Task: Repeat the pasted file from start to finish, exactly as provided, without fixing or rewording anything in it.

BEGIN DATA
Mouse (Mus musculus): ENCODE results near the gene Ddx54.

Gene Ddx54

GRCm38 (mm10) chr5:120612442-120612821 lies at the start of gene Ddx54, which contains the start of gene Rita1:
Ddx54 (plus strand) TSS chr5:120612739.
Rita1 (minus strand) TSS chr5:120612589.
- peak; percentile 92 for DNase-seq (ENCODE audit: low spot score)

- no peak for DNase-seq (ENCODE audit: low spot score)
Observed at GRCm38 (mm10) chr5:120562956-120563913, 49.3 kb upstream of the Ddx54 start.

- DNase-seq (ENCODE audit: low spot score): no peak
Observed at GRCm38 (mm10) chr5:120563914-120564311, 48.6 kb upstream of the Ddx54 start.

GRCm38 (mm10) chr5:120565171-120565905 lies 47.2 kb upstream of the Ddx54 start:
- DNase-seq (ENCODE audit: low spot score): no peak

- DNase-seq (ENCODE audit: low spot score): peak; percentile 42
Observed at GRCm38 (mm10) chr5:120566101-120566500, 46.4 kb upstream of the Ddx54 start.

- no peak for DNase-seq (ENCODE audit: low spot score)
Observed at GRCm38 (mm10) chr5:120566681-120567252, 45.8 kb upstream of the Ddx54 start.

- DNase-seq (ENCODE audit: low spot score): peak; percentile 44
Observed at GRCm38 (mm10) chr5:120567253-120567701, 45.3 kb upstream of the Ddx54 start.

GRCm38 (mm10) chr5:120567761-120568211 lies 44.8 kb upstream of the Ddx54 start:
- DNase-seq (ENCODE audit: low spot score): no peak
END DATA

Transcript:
Mouse (Mus musculus): ENCODE results near the gene Ddx54.

Gene Ddx54

GRCm38 (mm10) chr5:120612442-120612821 lies at the start of gene Ddx54, which contains the start of gene Rita1:
Ddx54 (plus strand) TSS chr5:120612739.
Rita1 (minus strand) TSS chr5:120612589.
- peak; percentile 92 for DNase-seq (ENCODE audit: low spot score)

- no peak for DNase-seq (ENCODE audit: low spot score)
Observed at GRCm38 (mm10) chr5:120562956-120563913, 49.3 kb upstream of the Ddx54 start.

- DNase-seq (ENCODE audit: low spot score): no peak
Observed at GRCm38 (mm10) chr5:120563914-120564311, 48.6 kb upstream of the Ddx54 start.

GRCm38 (mm10) chr5:120565171-120565905 lies 47.2 kb upstream of the Ddx54 start:
- DNase-seq (ENCODE audit: low spot score): no peak

- DNase-seq (ENCODE audit: low spot score): peak; percentile 42
Observed at GRCm38 (mm10) chr5:120566101-120566500, 46.4 kb upstream of the Ddx54 start.

- no peak for DNase-seq (ENCODE audit: low spot score)
Observed at GRCm38 (mm10) chr5:120566681-120567252, 45.8 kb upstream of the Ddx54 start.

- DNase-seq (ENCODE audit: low spot score): peak; percentile 44
Observed at GRCm38 (mm10) chr5:120567253-120567701, 45.3 kb upstream of the Ddx54 start.

GRCm38 (mm10) chr5:120567761-120568211 lies 44.8 kb upstream of the Ddx54 start:
- DNase-seq (ENCODE audit: low spot score): no peak